Unfamiliar Words

So we have broken the monologue down into clear thoughts, but maybe those thoughts are still not making complete sense and this is when we need to get the dictionary out.

some o’er other some: some in comparison with others
holding no quantity: having no proportion (therefore unattractive)
figure: symbolize
unheedy: reckless, headstrong
oft: often
waggish: mischievous
forswear: swear falsely, perjure [oneself], break one’s word
eyne: eyes
dissolve: melt, liquefy
intelligence: piece of news

Modern Translation (Helena Act 1 Scene 1)

How happy some people are in comparison to others!

Throughout Athens, I am thought of as being as beautiful as Hermia. But what does that matter? Demetrius doesn’t think so. He can’t see what everyone else can see. And as he strays, lost in Hermia’s eyes, likewise I admire his beauty.

Crude and horrible things, which are of no worth, love can convert into beautiful and dignified things. Love doesn’t look with eyes, but with the mind. That’s why they paint winged Cupid blind. Love doesn’t have good judgment.

The wings and blindness of Cupid symbolise the reckless speed when falling in love. Therefore, love is thought of as a child, because he often makes the wrong choice. Just like mischievous boys who go back on their word as they play games, so too does the boy Love perjure himself everywhere. But before Demetrius saw Hermia’s eyes, he swore that he belonged only to me. Then when he felt attracted to Hermia, his passion dissolved. His promises melted down like hail in the heat.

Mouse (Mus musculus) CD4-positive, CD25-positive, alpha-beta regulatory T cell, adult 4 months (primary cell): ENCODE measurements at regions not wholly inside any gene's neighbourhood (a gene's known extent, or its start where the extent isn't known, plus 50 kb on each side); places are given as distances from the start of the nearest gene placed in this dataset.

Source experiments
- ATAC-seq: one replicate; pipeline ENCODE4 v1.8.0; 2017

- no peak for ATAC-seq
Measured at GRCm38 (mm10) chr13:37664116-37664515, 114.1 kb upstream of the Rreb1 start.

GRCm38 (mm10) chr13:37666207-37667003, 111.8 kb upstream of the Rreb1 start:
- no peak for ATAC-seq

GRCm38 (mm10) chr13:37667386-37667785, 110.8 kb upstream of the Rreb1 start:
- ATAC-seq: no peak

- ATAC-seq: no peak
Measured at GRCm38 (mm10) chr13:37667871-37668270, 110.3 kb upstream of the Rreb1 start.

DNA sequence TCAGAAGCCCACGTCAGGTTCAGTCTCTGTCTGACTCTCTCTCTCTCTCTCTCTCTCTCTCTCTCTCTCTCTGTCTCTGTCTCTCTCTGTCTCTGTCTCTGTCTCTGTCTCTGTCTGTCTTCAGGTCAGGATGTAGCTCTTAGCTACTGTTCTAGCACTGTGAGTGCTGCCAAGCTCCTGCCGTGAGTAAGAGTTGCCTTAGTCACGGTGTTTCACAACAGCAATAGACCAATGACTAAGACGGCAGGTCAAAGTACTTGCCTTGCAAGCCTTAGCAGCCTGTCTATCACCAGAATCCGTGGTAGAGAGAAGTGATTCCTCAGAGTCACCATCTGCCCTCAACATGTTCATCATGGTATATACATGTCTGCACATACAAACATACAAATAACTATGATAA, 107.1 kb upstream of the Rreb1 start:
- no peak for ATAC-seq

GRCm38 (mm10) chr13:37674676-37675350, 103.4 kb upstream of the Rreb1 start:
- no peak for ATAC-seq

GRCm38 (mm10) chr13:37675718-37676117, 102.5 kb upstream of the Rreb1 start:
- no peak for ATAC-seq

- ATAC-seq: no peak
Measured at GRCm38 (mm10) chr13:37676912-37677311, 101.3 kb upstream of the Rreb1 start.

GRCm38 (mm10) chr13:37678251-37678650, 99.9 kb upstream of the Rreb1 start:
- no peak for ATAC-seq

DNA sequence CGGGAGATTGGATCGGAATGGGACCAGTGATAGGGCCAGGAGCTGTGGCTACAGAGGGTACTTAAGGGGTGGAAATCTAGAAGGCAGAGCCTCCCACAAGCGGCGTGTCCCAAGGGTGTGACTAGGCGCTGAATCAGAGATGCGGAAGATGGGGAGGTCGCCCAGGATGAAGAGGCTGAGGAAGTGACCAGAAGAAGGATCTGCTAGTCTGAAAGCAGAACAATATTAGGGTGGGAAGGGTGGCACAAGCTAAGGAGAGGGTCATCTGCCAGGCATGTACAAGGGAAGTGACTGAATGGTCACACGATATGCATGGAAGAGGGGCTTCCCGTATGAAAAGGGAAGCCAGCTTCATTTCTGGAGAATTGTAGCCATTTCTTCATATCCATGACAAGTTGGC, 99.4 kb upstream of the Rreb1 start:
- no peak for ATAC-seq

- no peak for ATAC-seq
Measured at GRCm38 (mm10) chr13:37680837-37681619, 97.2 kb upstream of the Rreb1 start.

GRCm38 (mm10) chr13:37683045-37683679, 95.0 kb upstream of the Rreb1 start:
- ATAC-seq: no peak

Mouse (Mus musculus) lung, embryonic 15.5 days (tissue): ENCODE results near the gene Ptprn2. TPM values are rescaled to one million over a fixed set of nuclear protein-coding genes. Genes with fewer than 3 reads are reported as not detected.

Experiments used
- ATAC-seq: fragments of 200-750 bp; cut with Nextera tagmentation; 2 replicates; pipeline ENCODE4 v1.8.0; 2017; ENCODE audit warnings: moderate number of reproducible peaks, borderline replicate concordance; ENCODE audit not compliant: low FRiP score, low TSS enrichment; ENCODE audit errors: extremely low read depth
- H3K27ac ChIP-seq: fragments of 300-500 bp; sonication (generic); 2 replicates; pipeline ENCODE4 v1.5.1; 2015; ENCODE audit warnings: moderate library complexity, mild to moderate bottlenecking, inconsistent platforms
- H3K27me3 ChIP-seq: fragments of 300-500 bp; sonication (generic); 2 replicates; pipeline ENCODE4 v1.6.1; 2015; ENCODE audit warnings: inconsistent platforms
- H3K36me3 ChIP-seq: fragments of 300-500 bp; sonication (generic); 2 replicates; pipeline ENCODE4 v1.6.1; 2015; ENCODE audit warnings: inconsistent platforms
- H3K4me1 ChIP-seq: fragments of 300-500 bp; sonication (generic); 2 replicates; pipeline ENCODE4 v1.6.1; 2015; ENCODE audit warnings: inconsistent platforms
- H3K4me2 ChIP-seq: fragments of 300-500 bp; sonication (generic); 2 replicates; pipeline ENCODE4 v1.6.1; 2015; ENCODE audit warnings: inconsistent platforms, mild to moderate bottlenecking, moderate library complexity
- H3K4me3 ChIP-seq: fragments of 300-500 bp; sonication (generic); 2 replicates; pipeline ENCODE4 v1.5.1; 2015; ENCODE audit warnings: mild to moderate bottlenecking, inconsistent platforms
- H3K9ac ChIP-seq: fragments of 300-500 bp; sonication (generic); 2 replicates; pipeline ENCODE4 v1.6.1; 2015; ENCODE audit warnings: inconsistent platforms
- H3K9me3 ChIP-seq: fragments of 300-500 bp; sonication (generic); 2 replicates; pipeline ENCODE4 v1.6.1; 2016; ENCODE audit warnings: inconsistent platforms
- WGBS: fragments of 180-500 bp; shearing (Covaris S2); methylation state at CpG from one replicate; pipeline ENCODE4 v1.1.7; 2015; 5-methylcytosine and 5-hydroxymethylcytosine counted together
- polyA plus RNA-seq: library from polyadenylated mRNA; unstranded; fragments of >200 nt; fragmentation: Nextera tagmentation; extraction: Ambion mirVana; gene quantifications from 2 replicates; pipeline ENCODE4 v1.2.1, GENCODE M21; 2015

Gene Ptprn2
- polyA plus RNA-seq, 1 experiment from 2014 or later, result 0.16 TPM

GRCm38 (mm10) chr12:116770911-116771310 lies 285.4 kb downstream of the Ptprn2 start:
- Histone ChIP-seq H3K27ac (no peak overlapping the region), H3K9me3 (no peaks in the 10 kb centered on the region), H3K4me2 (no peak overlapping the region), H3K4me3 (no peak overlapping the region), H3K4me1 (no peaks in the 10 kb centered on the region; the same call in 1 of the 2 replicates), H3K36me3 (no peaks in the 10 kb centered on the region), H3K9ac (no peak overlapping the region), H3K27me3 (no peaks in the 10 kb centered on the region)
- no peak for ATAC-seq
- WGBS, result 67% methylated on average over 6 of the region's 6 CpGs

I will go and tell Demetrius of beautiful Hermia’s plan to run away. Then he’ll got to the forest tomorrow night to follow her. And if he thanks me for this piece of news, it will all be worth it. But in this way I plan to make my pain worse, by seeing him go there and back again.

Conclusion

So there you have it. We have explored in detail this very popular monologue from Helena in a Midsummer Night’s Dream. If you are working on this piece for an audition or for performance I want to reiterate how vital it is to focus on meaning and understanding. If you understand the context of the character, how she feels and what she is going through, and the individual thoughts and argument of the piece, then you have nailed it! Put in the time and don’t ever say a word you don’t understand.

About the Author

Andrew Hearle

is the founder of StageMilk.Com. Andrew trained at the Western Australian Academy of Performing Arts, and is now a Sydney-based actor working in Theatre, Film and Television.

About the Author

Andrew Hearle

is the founder of StageMilk.Com. Andrew trained at the Western Australian Academy of Performing Arts, and is now a Sydney-based actor working in Theatre, Film and Television.